Lt. John A. Burns, in his Kingfisher, made a safe water landing and rescued the two USS North Carolina airmen and the stranded pilot. He taxied to a submarine in the area, the USS Tang, to drop them off.
He and radioman Aubrey J. Gill flew away to search for three life rafts reported drifting off the island. Lt. Burns spotted a raft with a lone fighter pilot. He landed and the pilot climbed into radioman Gill’s lap. It took two hours of taxiing around Truk Lagoon before finally locating the three-man crew of a torpedo plane. Now Burns’ Kingfisher held six men.
Lt. Burns began to taxi through choppy seas towards the USS Tang, now 20 miles away. Two hours into their travels, the men came upon another raft with three aviators. Burns told them to tie their raft to the pontoon but the plan proved impractical forcing the men to climb onto the plane. Now, a plane built for two had 11 men on it. Two men sat on each wing to balance the plane and the other hung on the fuselage.
Six hours later, the plane reached the USS Tang. The Kingfisher’s pontoon had ruptured and was out of fuel. Everyone boarded the submarine. The USS Tang’s guns destroyed the plane.
The USS North Carolina lost both of her Kingfishers that day, but her heroic pilots rescued 10 men.
The Story Behind the Current USS North Carolina Kingfisher
Twenty months before the action at Truk on August 20, 1942 a dense fog shrouded an uninhabited Calvert Island, Canada. A formation of new OS2U-3 Kingfishers passed overhead enroute to the Aleutian Islands. In the fog, the formation became separated and one Kingfisher slammed into the side of Mt. Buxton.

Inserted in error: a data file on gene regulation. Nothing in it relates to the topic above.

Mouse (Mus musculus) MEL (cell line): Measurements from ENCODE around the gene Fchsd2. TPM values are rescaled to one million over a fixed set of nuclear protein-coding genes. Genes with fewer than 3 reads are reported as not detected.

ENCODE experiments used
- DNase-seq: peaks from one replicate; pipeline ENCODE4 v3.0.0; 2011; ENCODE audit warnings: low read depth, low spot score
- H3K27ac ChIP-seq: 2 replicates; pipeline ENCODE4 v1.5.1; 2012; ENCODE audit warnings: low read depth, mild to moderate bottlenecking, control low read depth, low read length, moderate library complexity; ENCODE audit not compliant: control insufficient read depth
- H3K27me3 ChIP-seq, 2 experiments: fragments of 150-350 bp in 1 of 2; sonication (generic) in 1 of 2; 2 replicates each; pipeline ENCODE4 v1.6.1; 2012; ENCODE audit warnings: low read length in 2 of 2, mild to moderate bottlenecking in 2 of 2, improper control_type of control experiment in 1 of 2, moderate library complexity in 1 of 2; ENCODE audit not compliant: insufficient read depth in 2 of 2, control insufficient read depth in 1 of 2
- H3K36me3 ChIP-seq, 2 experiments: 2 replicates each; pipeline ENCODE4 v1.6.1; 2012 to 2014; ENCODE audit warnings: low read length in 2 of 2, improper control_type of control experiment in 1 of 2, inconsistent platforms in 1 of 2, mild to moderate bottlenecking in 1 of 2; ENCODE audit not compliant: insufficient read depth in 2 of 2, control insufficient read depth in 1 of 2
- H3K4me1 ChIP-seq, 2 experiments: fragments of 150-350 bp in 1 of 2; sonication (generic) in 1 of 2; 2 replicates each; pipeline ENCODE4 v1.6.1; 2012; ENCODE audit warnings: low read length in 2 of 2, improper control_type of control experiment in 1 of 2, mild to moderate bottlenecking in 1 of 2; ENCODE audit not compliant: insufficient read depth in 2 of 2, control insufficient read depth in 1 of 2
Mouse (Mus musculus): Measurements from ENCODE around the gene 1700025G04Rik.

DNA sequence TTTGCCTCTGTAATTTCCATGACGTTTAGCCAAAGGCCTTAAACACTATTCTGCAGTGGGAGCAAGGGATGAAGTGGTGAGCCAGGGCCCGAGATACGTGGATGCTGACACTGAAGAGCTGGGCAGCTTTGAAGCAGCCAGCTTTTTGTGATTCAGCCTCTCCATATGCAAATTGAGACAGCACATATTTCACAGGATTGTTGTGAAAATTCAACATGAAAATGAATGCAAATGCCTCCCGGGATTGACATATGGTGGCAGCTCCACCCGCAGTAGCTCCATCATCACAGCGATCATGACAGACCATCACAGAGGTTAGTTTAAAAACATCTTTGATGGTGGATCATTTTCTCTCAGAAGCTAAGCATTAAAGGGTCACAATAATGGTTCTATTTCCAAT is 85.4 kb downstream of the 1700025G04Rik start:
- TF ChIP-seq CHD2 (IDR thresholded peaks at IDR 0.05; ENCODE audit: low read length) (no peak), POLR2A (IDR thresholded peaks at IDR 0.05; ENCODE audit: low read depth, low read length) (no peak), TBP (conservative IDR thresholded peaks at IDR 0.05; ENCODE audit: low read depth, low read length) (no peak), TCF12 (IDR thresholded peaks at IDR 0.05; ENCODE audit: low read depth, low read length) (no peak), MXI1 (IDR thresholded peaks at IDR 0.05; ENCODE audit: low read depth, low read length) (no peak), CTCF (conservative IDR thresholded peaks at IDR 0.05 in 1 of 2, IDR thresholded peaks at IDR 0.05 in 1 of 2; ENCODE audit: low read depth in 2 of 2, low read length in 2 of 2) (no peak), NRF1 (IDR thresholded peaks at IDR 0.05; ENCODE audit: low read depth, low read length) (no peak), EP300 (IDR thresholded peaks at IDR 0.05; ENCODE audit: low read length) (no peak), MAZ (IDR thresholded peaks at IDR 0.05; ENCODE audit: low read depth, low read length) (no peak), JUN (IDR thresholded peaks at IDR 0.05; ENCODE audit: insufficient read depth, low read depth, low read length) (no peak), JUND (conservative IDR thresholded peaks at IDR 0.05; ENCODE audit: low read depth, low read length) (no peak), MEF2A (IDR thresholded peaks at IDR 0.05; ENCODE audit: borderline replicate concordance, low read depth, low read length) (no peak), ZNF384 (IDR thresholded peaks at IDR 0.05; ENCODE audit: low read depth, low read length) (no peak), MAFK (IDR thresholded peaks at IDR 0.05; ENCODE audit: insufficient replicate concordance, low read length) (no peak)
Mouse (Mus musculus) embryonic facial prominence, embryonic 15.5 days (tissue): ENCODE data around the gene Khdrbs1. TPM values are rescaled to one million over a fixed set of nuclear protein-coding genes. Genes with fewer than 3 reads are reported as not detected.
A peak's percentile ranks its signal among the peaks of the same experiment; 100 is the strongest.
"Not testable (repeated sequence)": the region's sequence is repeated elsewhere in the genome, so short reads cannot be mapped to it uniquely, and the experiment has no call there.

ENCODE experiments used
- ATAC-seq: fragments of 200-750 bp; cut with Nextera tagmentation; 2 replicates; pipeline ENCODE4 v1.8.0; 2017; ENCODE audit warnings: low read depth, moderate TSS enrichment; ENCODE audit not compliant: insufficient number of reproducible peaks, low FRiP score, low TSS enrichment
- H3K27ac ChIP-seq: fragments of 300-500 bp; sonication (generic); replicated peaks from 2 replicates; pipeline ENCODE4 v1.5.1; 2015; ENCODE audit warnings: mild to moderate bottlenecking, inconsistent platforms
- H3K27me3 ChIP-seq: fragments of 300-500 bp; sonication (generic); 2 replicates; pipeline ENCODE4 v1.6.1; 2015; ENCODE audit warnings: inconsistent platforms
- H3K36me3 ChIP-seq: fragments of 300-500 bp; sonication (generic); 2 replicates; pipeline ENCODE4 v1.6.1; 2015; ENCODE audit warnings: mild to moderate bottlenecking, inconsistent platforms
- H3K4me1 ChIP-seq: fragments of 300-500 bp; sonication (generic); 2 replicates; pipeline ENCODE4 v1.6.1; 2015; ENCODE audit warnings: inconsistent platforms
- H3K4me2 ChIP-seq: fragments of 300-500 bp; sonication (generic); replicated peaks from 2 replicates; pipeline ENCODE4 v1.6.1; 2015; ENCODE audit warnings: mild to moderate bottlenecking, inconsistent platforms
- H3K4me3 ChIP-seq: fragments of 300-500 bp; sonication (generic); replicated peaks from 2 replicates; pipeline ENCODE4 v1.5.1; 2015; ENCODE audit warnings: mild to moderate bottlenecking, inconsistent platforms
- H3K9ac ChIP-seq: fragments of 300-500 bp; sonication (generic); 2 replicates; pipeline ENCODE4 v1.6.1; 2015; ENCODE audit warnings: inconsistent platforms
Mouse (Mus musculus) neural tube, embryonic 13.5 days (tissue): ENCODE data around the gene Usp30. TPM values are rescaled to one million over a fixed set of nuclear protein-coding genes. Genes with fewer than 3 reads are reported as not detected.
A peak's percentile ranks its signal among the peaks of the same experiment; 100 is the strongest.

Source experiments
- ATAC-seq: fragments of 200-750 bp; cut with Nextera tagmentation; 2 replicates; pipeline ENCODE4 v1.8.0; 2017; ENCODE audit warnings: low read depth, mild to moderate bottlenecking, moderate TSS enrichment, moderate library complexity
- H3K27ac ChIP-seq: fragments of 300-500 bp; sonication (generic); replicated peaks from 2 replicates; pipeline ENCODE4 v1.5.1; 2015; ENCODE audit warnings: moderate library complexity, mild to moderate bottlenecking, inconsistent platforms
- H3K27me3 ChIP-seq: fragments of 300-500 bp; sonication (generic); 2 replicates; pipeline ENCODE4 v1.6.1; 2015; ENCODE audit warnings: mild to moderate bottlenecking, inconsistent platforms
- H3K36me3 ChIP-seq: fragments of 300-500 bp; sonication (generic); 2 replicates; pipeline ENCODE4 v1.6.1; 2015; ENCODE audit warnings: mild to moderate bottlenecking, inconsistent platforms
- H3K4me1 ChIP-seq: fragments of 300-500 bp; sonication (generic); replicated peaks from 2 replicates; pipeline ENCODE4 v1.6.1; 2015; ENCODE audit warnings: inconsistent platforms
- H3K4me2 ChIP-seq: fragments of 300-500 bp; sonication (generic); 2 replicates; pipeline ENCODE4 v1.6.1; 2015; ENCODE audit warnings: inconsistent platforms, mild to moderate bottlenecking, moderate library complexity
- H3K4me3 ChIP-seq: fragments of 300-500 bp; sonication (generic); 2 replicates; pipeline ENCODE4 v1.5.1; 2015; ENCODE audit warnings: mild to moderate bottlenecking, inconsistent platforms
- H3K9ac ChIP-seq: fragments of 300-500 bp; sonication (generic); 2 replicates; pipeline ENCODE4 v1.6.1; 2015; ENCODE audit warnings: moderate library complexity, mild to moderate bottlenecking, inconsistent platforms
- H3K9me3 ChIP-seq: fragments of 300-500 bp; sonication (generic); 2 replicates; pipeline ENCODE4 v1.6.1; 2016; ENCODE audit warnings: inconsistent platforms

Incredibly, the pilot, Ensign Mac J. Roebuck, and gunner AMM1/c Stanley Goddard survived unhurt and walked down the mountain to the coast where they were rescued. The plane was left to the elements after a brief salvage operation.
Twenty-one years later in 1963, the Canadian authorities recovered the plane and shipped it to the Air Museum in Calgary. The wreckage was turned over to the USS North Carolina for restoration. The Battleship requested that Vought Aeronautics restore the plane. In 1970, it was shipped to Dallas, Texas, where the Quarter-Century Club (made up of retired Vought workers) began their restoration efforts. After a year of work, the OS2U-3 Kingfisher was placed aboard the Battleship and dedicated on June 25, 1971.
Disney Insignia for USS North Carolina Aviation Detachment
An interesting piece of WWII trivia is the fact that Disney Studios developed insignia for over 1,200 military vessels, squadrons, and units during the War. Disney contributed his efforts free of charge as one way to aid the war effort. The Kingfisher aboard the USS North Carolina bears insignia featuring a Baby Pegasus, a character in the original 1940 Disney cartoon movie, Fantasia, shown in flight ready to throw a lightning bolt.
There’s no evidence that Baby Pegasus ever graced the sides of the particular Kingfisher on board the battleship today. However, the Battleship has decided to put Baby Pegasus where he was intended to be over 50 years ago – on their Kingfisher.
That, in a nutshell, is a brief history of the Kingfisher seaplane, a worthy WWII aircraft that saved many American lives. We will update the story in the future as the restoration gets under way. Here’s a photo gallery of the current state of Wilmington’s Kingfisher.